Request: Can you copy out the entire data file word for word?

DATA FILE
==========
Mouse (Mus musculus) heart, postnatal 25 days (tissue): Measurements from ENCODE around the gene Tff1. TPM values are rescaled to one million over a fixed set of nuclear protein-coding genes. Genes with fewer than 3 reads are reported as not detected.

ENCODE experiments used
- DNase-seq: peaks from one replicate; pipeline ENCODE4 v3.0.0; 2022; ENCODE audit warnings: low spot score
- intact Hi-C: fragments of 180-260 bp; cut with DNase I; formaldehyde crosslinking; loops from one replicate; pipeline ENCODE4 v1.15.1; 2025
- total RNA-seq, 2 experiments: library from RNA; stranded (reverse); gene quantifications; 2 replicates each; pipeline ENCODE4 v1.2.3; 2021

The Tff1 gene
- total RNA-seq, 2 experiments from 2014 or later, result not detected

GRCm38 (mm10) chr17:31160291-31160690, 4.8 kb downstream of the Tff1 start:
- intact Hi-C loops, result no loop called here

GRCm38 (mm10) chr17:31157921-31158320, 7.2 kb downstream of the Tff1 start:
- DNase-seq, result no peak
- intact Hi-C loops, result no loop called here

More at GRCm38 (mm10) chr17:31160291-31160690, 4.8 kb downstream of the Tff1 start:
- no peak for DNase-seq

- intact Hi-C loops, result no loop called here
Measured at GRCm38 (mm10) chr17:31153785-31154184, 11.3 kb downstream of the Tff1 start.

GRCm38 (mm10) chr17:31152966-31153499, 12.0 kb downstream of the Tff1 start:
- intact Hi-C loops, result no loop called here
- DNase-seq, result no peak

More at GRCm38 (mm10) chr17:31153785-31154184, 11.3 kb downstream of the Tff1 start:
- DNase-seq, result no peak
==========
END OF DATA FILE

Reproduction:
Mouse (Mus musculus) heart, postnatal 25 days (tissue): Measurements from ENCODE around the gene Tff1. TPM values are rescaled to one million over a fixed set of nuclear protein-coding genes. Genes with fewer than 3 reads are reported as not detected.

ENCODE experiments used
- DNase-seq: peaks from one replicate; pipeline ENCODE4 v3.0.0; 2022; ENCODE audit warnings: low spot score
- intact Hi-C: fragments of 180-260 bp; cut with DNase I; formaldehyde crosslinking; loops from one replicate; pipeline ENCODE4 v1.15.1; 2025
- total RNA-seq, 2 experiments: library from RNA; stranded (reverse); gene quantifications; 2 replicates each; pipeline ENCODE4 v1.2.3; 2021

The Tff1 gene
- total RNA-seq, 2 experiments from 2014 or later, result not detected

GRCm38 (mm10) chr17:31160291-31160690, 4.8 kb downstream of the Tff1 start:
- intact Hi-C loops, result no loop called here

GRCm38 (mm10) chr17:31157921-31158320, 7.2 kb downstream of the Tff1 start:
- DNase-seq, result no peak
- intact Hi-C loops, result no loop called here

More at GRCm38 (mm10) chr17:31160291-31160690, 4.8 kb downstream of the Tff1 start:
- no peak for DNase-seq

- intact Hi-C loops, result no loop called here
Measured at GRCm38 (mm10) chr17:31153785-31154184, 11.3 kb downstream of the Tff1 start.

GRCm38 (mm10) chr17:31152966-31153499, 12.0 kb downstream of the Tff1 start:
- intact Hi-C loops, result no loop called here
- DNase-seq, result no peak

More at GRCm38 (mm10) chr17:31153785-31154184, 11.3 kb downstream of the Tff1 start:
- DNase-seq, result no peak